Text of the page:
For newspapers and television, acts of terrorism inevitably make good copy and compelling viewing. The hijacker and the terrorist thrive on publicity: without it, their activities and their influence are sharply curtailed. There is a fearful progression, which the terrorists exploit to the full. They see how acts of violence and horror dominate the newspaper columns and television screens of the free world. They see how that coverage creates a natural wave of sympathy for the victims and pressure to end their plight no matter what the consequence. And the terrorists exploit it. Violence and atrocity command attention. We must not play into their hands.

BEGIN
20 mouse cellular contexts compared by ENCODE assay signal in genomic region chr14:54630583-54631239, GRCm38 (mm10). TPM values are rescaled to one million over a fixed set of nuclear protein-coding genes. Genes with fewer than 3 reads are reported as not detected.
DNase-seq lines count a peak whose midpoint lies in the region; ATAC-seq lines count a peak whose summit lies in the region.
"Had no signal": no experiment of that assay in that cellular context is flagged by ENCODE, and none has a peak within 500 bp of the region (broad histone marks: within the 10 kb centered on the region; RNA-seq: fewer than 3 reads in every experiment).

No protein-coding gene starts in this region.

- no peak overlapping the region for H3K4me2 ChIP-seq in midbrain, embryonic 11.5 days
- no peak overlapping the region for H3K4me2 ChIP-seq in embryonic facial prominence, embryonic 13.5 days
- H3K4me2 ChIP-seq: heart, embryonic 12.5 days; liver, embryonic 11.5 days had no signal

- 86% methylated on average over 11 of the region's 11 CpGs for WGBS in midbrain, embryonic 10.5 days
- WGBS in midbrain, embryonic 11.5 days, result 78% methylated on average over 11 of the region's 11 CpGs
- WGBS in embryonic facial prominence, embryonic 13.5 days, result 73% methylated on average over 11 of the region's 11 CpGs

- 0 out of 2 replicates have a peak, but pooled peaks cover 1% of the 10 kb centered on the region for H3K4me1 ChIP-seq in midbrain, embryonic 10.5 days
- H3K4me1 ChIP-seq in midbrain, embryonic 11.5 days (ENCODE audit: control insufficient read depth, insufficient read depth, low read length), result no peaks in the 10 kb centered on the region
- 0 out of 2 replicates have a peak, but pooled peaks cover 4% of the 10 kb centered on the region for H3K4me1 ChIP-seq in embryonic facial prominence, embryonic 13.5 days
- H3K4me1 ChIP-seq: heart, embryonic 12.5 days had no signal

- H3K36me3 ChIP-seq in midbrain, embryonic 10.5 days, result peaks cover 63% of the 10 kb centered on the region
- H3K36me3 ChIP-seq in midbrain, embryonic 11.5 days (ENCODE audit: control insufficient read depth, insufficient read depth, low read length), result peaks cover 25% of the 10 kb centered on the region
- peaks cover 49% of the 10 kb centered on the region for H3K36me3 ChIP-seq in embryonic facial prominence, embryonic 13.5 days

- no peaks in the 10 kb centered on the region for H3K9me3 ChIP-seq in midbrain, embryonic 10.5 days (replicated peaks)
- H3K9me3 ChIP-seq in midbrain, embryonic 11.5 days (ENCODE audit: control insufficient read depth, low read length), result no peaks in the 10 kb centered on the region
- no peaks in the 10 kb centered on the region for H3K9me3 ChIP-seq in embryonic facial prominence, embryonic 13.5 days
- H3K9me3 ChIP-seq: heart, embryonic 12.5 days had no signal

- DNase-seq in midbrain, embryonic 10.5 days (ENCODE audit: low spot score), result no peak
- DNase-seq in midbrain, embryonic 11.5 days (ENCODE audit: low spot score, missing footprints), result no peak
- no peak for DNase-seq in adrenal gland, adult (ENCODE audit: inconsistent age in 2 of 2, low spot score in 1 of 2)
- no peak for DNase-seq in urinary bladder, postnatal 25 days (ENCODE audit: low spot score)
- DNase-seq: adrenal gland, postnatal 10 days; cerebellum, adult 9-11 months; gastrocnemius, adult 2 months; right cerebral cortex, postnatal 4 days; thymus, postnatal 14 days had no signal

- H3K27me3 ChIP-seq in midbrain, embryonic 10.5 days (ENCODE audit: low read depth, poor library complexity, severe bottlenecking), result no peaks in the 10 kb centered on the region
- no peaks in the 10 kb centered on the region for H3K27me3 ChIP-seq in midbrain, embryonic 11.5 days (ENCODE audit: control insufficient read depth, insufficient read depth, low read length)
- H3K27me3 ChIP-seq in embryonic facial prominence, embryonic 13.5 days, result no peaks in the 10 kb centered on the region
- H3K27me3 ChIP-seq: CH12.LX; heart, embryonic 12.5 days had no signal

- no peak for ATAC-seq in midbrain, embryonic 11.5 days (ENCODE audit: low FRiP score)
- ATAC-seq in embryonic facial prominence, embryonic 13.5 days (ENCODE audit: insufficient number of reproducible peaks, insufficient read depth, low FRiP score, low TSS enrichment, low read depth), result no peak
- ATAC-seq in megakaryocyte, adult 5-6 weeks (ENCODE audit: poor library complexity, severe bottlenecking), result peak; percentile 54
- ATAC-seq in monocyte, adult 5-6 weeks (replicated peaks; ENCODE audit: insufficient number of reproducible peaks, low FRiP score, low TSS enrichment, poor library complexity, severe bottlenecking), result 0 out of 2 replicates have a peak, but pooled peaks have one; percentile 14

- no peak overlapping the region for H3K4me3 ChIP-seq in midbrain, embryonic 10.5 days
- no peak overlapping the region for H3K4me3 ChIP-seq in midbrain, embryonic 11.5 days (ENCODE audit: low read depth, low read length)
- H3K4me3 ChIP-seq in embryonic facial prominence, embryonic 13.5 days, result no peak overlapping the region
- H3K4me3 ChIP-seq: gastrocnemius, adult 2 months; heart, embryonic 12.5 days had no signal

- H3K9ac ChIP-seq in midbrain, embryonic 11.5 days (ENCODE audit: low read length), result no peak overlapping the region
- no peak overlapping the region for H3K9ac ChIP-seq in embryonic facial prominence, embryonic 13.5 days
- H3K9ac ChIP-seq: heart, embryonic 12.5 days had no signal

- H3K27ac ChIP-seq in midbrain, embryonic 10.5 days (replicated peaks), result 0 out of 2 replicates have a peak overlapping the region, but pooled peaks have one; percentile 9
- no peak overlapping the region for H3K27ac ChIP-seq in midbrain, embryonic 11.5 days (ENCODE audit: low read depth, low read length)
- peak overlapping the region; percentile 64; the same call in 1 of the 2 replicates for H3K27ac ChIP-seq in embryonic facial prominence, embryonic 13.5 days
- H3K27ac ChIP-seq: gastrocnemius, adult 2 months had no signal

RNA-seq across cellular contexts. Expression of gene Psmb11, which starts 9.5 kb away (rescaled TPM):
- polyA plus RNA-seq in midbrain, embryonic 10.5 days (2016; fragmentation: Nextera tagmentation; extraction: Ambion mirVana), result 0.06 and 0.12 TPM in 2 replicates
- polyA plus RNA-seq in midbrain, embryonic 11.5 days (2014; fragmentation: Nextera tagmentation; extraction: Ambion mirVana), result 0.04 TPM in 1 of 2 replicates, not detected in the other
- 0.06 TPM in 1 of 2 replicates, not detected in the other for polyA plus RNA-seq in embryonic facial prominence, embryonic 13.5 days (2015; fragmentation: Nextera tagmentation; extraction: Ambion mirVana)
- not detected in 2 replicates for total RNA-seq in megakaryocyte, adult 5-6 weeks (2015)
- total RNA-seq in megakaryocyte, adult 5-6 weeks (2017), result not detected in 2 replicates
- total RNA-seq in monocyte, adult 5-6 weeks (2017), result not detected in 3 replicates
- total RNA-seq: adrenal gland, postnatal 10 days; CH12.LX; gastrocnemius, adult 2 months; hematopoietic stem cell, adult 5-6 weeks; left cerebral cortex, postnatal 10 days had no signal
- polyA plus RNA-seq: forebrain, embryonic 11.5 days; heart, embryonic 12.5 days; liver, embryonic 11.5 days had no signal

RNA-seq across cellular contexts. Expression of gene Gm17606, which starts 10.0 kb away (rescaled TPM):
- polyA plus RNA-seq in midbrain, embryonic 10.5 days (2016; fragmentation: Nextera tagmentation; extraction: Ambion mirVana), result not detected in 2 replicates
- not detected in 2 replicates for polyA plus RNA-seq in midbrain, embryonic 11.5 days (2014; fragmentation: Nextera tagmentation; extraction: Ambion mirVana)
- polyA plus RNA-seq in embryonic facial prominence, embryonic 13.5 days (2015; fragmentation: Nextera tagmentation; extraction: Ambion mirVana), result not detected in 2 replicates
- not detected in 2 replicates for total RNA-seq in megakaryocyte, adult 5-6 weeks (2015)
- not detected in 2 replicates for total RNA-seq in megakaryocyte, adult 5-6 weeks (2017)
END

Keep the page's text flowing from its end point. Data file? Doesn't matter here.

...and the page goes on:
. . . .
. . . we must try to find ways to starve the terrorist and the hijacker of the oxygen of publicity on which they depend. In our societies we do not believe in constraining the media, still less in censorship. But ought we not to ask the media to agree among themselves a voluntary code of conduct, a code under which they would not say or show anything which could assist the terrorists' morale or their cause while the hijack lasted?
- Prime Minister Margaret Thatcher
Speech to the American Bar Association 15 July 1985
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